Madame Tussauds Hong Kong opens at The Peak in 2000, and features nearly 100 wax figures of internationally known personalities and local celebrities to date – with Asian figures taking up more than a third of the total, of which sixteen were Hong Kongers. Asian celebrities and superstars have often graced the unveiling of their wax likenesses with sizeable groups of their fans tagging along. In September 2005, it began its renovation in its effort to bring an interactive and immersive entertainment experience to visitors. It re-opened at a cost of HK$20 million (US$2.6 million) on 18 May 2006, adding a further 700 square metres (7,500 sq ft) of exhibition space on three floors and five themed areas. Visitors can journey through the attraction, stopping to mingle with the 'stars' in a range of themed settings including Hong Kong Glamour, Music Icons, Historical and National Heroes, The Champions and World Premiere.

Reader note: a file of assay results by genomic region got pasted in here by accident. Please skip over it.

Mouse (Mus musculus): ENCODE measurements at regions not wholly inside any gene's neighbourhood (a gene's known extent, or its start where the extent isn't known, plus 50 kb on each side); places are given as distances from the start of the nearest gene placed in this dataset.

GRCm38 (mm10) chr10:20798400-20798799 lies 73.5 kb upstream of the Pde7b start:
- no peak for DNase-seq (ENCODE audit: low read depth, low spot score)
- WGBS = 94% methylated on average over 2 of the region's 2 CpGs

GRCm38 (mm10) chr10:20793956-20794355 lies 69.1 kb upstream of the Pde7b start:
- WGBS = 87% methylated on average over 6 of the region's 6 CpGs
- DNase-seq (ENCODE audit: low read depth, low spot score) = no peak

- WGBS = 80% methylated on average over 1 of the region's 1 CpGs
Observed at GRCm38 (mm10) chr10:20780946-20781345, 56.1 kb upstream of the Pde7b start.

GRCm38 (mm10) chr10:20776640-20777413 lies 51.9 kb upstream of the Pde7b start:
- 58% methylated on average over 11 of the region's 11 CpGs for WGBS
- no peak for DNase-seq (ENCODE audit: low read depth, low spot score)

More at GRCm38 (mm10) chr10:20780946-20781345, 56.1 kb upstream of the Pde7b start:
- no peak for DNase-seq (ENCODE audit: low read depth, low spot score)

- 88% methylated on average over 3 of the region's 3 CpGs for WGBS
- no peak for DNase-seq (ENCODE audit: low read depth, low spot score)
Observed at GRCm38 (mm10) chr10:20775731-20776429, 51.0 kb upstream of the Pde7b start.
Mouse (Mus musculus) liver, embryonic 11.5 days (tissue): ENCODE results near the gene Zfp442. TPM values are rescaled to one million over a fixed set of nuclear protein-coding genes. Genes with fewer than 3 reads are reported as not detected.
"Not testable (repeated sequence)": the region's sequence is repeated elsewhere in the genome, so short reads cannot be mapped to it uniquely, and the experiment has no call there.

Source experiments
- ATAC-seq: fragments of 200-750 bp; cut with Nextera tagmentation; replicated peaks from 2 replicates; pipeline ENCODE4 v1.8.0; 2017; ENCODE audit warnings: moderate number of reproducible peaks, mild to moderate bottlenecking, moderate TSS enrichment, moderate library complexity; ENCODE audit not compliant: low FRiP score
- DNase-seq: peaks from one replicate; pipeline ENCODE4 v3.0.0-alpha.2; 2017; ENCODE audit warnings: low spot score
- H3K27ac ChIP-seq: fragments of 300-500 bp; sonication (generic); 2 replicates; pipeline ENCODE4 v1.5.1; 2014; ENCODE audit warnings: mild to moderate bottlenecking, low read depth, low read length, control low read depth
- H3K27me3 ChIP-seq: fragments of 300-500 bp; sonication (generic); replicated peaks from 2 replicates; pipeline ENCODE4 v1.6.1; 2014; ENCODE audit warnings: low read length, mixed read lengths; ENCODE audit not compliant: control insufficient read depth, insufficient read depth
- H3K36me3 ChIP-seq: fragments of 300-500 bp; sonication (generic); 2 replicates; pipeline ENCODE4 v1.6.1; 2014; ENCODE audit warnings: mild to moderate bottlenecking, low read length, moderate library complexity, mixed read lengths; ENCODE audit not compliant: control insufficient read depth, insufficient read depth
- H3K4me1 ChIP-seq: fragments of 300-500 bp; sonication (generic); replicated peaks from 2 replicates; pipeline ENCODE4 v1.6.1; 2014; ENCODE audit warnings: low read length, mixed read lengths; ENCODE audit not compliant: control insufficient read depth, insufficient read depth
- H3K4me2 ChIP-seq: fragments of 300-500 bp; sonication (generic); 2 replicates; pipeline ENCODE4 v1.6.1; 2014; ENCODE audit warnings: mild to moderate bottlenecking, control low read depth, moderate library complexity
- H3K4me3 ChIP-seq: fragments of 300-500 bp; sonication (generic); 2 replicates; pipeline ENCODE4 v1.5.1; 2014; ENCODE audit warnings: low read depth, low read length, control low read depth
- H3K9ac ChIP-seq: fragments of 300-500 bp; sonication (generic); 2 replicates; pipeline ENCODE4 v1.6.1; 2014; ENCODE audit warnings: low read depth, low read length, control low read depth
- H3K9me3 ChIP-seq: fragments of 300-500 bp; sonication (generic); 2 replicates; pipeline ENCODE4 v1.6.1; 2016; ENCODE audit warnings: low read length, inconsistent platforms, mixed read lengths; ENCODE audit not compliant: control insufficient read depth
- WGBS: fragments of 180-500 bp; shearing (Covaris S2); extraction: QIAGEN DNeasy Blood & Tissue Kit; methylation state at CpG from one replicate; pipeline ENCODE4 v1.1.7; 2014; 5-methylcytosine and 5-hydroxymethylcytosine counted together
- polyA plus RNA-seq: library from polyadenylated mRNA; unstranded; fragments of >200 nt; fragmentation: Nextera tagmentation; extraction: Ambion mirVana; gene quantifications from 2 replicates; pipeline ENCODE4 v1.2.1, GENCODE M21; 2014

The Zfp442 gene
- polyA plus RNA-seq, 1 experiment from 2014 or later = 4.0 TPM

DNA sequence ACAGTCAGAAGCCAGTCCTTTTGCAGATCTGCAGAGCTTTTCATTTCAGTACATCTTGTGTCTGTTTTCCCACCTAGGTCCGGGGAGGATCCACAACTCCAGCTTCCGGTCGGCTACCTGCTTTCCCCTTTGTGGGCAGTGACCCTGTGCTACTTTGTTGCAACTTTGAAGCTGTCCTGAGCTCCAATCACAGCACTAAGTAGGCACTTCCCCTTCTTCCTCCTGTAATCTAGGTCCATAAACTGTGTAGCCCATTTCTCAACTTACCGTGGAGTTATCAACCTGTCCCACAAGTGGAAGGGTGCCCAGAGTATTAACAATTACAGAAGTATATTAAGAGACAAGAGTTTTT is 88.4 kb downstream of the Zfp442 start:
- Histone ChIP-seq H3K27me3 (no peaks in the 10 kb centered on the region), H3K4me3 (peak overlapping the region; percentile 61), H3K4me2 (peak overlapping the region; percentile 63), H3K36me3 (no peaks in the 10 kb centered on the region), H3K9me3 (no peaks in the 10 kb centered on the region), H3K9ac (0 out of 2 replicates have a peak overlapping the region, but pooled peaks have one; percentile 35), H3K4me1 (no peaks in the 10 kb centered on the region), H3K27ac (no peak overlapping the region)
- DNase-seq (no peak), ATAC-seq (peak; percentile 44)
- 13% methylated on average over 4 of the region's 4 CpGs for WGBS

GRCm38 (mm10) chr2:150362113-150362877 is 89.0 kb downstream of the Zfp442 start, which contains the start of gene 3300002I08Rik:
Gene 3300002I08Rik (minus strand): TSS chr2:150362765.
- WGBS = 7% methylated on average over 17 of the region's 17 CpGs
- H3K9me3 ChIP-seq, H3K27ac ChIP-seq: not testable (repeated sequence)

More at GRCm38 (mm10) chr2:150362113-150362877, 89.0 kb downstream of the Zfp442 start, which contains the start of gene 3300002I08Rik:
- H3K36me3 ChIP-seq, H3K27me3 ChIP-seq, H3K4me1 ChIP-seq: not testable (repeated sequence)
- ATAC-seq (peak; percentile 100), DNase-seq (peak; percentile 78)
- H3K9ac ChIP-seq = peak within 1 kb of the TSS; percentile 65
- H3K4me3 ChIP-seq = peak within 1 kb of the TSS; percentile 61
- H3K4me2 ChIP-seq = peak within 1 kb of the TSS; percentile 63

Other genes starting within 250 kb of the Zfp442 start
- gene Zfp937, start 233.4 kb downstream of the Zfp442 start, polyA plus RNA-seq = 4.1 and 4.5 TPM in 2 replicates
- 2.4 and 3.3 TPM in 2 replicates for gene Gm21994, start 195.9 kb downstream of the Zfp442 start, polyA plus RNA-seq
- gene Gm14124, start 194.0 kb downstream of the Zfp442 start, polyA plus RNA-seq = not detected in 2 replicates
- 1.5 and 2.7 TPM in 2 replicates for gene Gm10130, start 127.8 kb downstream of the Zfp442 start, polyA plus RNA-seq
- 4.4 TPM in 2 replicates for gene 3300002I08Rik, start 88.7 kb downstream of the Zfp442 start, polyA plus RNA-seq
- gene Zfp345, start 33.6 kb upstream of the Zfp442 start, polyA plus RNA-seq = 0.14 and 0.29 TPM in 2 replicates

As of 2008, the museum is headed by Bret Pidgeon, who is currently the general manager of Madame Tussauds Hong Kong and Shanghai. He has worked for eight years for Madame Tussauds in New York previously. The museum is accessible from Central via minibus, taxi or Peak Tram and opens all year round from 10 am to 10 pm daily. Admission fee is HK$140 (US$18) for adults and HK$70 for children aged between 3 and 11 years old.

Wax figure making process

In over one or more sittings, a highly skilled sculptor from Madame Tussauds Studios who is given direct access to the celebrity will record the colours of the hair and eyes, and over 500 precise body measurements are referenced. Most important is to capture the look of the celebrity to reflect the personality of each unique individual. The next task is to make a clay model of the head and body which is used to create a mould. Wax cast of the head and hands are made from the mould, and the eyes are inserted. Each eye is hand-painted to achieve a perfect match of the original. Real human hair is then inserted painstakingly strand by strand.